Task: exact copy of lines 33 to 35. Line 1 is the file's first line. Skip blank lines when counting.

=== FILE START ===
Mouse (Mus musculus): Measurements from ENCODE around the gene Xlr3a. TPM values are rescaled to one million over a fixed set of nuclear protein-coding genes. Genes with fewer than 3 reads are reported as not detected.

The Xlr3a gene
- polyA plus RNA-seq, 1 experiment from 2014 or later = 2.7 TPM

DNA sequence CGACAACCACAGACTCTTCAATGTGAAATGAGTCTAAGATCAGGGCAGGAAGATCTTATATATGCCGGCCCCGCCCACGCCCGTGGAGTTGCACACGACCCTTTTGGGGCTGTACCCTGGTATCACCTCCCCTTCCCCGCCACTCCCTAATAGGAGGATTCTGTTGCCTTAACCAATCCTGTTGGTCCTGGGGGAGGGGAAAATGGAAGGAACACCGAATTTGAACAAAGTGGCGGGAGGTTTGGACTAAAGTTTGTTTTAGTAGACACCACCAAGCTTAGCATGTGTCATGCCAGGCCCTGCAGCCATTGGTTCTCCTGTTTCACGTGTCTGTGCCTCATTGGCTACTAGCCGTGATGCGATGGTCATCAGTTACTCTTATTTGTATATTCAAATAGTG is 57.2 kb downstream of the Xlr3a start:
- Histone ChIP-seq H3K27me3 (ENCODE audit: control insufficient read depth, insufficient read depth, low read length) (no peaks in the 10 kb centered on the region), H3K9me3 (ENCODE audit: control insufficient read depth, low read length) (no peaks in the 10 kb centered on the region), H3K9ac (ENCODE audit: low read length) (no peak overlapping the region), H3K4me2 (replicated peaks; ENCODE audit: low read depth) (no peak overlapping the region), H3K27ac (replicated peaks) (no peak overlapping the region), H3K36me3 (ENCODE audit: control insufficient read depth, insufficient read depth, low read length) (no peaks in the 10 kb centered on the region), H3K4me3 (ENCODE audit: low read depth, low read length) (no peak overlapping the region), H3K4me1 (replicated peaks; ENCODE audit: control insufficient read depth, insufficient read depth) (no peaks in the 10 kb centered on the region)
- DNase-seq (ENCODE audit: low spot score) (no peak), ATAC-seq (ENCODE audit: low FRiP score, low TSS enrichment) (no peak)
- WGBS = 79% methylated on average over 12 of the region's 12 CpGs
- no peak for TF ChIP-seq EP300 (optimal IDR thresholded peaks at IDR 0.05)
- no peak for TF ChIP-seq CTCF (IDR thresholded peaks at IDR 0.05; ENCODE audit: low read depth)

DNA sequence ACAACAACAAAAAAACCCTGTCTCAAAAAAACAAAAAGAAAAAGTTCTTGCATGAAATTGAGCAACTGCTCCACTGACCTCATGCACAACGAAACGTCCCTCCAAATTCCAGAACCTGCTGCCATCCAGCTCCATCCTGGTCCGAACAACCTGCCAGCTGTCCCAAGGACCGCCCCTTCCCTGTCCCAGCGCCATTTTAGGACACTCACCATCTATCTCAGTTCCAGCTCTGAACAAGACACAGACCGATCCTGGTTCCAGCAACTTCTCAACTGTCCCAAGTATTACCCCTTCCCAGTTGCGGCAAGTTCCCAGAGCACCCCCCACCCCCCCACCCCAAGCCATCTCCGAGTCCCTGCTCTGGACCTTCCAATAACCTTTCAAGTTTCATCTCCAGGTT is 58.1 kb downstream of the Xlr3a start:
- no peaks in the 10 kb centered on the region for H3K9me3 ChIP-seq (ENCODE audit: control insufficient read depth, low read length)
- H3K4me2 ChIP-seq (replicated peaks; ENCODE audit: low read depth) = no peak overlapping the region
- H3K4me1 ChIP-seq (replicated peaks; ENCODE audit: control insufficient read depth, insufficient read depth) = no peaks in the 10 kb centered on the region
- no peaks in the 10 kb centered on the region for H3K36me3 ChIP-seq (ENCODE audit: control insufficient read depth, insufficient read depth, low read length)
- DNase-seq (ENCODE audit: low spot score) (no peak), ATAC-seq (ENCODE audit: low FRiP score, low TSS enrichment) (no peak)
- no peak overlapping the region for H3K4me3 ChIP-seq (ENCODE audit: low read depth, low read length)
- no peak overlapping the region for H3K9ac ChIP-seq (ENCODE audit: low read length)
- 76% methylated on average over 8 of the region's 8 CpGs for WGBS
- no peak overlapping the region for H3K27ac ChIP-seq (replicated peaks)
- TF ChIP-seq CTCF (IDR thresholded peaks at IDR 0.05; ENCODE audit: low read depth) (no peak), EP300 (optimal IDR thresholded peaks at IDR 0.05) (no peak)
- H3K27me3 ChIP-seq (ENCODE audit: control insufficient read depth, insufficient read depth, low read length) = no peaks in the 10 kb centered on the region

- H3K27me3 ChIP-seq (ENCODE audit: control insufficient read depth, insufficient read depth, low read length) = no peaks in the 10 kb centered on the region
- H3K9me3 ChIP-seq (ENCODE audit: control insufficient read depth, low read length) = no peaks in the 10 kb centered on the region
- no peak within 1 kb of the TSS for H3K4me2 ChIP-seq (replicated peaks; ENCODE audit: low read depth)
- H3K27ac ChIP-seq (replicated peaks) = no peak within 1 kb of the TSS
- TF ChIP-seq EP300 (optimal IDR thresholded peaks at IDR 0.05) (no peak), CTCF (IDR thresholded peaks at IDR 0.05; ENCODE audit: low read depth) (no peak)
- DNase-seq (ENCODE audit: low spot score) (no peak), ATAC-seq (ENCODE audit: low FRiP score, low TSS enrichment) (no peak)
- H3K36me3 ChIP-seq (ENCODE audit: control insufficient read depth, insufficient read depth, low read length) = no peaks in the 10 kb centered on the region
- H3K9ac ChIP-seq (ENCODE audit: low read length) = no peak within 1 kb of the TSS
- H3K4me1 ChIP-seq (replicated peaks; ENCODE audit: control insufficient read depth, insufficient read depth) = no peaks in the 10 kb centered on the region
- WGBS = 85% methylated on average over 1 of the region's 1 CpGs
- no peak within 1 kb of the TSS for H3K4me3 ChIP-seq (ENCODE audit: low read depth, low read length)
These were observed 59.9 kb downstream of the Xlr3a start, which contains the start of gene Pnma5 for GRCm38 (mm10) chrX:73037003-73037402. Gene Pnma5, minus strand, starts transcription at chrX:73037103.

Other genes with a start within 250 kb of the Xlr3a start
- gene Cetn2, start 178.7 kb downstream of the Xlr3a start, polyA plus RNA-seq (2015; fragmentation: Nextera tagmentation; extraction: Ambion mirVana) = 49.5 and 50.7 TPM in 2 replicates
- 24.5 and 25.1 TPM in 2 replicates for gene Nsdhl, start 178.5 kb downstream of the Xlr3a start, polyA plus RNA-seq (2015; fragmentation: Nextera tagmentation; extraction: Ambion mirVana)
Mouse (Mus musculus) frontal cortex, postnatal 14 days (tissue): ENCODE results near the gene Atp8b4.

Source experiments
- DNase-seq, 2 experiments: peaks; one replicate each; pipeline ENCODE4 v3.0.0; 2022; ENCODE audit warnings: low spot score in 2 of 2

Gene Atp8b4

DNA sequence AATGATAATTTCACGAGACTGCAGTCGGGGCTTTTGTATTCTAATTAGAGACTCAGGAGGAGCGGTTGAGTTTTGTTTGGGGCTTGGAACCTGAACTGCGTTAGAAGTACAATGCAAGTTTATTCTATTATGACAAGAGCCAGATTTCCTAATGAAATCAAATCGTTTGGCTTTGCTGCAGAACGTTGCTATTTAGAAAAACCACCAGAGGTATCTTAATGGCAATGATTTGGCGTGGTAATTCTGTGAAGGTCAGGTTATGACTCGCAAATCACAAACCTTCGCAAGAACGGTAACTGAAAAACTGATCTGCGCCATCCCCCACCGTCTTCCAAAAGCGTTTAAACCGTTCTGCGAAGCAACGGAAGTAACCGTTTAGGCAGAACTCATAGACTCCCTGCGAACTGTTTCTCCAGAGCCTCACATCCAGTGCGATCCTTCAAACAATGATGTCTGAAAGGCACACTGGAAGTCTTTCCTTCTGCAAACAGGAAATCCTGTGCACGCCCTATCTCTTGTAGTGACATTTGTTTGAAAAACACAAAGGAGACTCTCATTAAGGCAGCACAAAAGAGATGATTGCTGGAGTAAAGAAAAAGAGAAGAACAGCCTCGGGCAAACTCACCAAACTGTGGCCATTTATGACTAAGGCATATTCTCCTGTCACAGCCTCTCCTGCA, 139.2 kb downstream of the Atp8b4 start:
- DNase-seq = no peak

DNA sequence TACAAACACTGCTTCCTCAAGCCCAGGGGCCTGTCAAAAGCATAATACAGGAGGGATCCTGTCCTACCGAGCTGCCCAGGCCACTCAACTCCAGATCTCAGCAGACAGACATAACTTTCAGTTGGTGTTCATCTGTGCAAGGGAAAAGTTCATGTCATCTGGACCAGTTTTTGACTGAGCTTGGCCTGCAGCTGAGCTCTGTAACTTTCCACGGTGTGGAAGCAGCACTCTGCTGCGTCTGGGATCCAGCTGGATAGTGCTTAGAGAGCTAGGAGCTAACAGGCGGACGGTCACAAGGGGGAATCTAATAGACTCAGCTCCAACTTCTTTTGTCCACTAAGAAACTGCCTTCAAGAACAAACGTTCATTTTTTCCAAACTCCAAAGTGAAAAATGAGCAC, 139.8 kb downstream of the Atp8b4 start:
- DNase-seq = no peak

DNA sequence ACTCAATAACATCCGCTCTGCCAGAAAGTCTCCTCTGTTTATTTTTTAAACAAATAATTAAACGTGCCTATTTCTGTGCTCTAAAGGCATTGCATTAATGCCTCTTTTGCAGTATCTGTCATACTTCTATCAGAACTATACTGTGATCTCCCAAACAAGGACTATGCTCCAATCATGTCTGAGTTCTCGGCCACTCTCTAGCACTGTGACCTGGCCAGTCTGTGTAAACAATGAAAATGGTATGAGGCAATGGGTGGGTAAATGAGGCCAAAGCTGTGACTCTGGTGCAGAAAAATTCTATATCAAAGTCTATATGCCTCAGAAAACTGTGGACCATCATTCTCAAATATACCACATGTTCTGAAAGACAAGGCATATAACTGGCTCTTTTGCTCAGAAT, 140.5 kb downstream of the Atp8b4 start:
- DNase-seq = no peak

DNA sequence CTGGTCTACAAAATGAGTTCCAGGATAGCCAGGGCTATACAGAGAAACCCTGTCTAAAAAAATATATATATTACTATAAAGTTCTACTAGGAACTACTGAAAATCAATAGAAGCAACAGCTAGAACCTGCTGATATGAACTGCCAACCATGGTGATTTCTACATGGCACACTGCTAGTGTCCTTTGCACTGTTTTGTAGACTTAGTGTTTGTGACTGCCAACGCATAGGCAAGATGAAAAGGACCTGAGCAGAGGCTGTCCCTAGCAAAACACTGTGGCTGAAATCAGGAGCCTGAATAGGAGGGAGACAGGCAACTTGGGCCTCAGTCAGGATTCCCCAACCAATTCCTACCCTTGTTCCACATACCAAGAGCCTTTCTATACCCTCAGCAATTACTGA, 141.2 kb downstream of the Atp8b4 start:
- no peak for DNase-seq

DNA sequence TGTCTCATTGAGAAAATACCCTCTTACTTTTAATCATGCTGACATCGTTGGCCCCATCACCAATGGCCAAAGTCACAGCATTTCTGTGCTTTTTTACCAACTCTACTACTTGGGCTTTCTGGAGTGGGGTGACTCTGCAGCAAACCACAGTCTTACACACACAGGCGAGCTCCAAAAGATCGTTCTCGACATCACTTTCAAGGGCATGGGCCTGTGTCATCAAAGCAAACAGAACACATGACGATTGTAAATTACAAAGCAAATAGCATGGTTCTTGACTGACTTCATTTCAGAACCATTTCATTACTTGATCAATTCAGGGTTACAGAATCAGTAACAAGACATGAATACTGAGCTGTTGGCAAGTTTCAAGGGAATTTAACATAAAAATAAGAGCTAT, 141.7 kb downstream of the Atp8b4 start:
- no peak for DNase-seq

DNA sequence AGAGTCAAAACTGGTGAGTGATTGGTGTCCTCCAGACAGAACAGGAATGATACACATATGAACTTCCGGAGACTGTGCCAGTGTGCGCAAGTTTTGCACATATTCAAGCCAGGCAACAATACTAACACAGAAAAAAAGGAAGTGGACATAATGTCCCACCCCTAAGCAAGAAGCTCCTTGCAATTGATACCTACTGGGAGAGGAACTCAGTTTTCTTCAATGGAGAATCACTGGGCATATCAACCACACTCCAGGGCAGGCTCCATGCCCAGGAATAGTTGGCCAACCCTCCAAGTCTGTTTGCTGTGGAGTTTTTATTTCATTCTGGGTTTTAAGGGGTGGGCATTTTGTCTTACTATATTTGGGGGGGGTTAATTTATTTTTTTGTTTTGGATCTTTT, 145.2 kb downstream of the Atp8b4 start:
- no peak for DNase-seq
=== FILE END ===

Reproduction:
These were observed 59.9 kb downstream of the Xlr3a start, which contains the start of gene Pnma5 for GRCm38 (mm10) chrX:73037003-73037402. Gene Pnma5, minus strand, starts transcription at chrX:73037103.

Other genes with a start within 250 kb of the Xlr3a start
- gene Cetn2, start 178.7 kb downstream of the Xlr3a start, polyA plus RNA-seq (2015; fragmentation: Nextera tagmentation; extraction: Ambion mirVana) = 49.5 and 50.7 TPM in 2 replicates